There have been four reported bear sightings in Elk River this month, including two on Saturday, June 23.
In one of those June 23 cases, a man told police that he was in his driveway in the 13000 block of Islandview Drive when a black bear wandered into his yard. He placed his children inside a vehicle and climbed on the hood. The bear did not immediately leave the area, but the man was eventually able to get into his vehicle and repeatedly honk the horn, which made the bear walk away. Elk River police were called to the scene at 9:14 p.m., but the officer was unable to locate the bear.
In the other bear sighting that day, a man in the 80 block of Morton Avenue reported a bear in a neighbor’s yard about 5:30 p.m. Police and the Minnesota Department of Natural Resources responded, but the bear was gone when they arrived.
“We usually have a few sightings per year, but this does seem like more than normal,” according to Elk River Police Capt. Bob Kluntz.
There have been other scattered sightings in the area.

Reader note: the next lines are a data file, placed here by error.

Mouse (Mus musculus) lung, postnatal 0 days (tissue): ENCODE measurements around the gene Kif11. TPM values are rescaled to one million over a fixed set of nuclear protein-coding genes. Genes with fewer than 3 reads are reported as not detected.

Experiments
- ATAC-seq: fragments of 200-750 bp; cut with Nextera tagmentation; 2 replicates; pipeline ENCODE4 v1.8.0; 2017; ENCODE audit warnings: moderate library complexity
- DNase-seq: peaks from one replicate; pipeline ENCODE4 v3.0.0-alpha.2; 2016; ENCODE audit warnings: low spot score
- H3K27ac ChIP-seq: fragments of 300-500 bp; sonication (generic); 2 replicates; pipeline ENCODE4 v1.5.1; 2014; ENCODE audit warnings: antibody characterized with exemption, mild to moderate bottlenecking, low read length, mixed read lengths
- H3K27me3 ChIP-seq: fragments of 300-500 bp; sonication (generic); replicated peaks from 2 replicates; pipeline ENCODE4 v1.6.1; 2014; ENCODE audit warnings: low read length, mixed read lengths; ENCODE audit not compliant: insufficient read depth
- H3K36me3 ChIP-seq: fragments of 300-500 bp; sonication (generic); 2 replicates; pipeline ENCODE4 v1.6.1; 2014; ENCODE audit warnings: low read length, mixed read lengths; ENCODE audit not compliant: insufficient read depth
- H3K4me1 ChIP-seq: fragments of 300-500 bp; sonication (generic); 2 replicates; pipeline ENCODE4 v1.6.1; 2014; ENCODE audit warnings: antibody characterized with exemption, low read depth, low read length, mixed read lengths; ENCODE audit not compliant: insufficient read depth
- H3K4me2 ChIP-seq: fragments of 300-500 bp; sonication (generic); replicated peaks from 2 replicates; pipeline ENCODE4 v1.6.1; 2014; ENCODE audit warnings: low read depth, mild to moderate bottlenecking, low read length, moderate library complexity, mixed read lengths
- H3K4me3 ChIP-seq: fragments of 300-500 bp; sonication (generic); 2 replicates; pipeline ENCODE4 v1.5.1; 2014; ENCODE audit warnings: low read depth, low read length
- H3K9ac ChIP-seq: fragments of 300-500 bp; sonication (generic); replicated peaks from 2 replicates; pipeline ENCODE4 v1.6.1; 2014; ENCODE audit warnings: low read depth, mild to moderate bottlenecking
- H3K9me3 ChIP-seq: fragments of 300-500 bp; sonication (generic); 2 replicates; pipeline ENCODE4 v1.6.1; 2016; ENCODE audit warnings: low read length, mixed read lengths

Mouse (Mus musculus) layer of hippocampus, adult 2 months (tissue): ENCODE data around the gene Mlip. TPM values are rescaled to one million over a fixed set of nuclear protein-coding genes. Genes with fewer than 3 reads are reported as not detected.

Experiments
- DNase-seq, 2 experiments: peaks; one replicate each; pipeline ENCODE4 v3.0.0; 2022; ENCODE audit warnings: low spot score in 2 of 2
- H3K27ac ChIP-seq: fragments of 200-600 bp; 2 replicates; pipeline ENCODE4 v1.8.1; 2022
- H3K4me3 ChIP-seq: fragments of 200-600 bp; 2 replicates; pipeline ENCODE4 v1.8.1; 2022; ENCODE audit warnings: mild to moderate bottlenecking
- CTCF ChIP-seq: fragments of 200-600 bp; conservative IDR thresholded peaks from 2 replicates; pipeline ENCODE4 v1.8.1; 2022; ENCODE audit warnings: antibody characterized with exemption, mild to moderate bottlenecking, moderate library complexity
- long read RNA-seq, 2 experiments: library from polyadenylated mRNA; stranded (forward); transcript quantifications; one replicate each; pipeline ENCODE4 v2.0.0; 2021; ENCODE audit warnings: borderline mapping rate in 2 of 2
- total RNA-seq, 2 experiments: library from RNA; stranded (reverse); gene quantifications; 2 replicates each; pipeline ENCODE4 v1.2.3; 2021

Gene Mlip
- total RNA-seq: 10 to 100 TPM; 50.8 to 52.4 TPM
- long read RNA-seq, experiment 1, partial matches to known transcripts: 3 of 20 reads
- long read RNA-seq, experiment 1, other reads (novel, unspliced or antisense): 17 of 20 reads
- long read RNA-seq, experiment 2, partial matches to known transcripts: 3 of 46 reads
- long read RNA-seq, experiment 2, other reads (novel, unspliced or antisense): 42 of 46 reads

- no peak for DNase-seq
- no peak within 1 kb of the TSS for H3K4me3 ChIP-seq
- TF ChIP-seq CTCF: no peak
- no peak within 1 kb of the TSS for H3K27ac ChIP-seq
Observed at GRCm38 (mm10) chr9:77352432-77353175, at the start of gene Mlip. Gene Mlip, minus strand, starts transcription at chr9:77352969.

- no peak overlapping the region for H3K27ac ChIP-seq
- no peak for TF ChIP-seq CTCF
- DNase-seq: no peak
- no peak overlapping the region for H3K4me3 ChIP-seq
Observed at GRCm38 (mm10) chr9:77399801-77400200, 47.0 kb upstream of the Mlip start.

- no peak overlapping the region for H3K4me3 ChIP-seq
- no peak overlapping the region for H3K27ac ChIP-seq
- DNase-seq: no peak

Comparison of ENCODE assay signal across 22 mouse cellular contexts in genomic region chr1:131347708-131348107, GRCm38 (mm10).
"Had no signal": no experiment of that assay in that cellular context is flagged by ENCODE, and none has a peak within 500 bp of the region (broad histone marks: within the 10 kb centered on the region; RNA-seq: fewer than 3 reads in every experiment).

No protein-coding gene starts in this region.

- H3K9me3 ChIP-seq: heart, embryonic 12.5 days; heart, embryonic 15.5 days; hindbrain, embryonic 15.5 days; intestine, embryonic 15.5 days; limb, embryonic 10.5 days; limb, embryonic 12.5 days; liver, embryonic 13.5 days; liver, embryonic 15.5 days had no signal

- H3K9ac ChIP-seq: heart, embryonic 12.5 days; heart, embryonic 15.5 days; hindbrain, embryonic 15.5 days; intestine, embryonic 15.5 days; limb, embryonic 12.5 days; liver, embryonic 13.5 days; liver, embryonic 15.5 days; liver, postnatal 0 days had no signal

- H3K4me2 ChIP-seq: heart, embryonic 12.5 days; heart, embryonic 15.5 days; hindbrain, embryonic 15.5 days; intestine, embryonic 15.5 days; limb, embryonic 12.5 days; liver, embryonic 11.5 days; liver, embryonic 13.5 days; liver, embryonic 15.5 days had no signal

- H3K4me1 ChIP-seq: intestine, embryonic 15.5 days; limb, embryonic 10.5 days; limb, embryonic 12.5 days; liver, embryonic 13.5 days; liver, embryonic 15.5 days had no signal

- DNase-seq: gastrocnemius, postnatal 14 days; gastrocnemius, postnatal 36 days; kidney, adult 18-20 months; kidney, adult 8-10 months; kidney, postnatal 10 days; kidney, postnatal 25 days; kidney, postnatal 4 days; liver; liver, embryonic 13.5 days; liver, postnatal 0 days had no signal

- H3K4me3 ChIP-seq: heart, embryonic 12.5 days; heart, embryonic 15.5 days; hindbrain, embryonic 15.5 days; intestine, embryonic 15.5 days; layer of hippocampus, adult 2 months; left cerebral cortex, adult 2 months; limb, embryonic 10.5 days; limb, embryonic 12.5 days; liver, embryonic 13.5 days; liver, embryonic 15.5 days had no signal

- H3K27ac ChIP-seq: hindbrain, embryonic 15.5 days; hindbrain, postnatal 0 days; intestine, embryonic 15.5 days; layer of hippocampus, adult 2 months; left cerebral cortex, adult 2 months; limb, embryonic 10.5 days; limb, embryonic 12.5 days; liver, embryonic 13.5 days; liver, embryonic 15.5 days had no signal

In May, a bear killed a dog in Livonia Township. That incident happened in a back yard on 261st Avenue east of Zimmerman almost at the Isanti County line. The female bear was with three cubs feeding at a bird feeder at the time of the attack.
Sherburne County Sheriff Joel Brott said at the time that it’s not rare for bears to be spotted in Sherburne County, but it is rare for there to be an incident like that one.
Meanwhile, bears have also been seen in Elk River’s neighbor to the east — Ramsey.
There have more than 15 sightings of bears over the last two weeks, Police Chief Jim Way said recently.
With a plentiful food supply in their normal habitat, it is likely the high water along the rivers is pushing the bears to drier areas, he said.
Bears, including at least one cub, have been spotted near the Armstrong Boulevard and 167th Lane area of town as well as near Elmcrest Park, off Highway 47.
Bears have been spotted raiding bird feeders and garbage cans.
As they like bird seed, raising the bird feeds higher will make it more difficult for the bears to get at, Way said.
He also recommended residents secure their garbage cans or put them in the garage.
For residents who spot a bear while out using the city trails, Way recommends slowly backing away and not engaging them.
There have been no confrontations between the bears and residents, Way said.
Kluntz offered these additional tips:
•Make the bear aware of your presence, don’t surprise them.
•Don’t run from them, back away slowly.
•Scare the bear away: yell, make noise.
•Make sure to leave the bear an escape route. Don’t corner them, so they think they have to fight.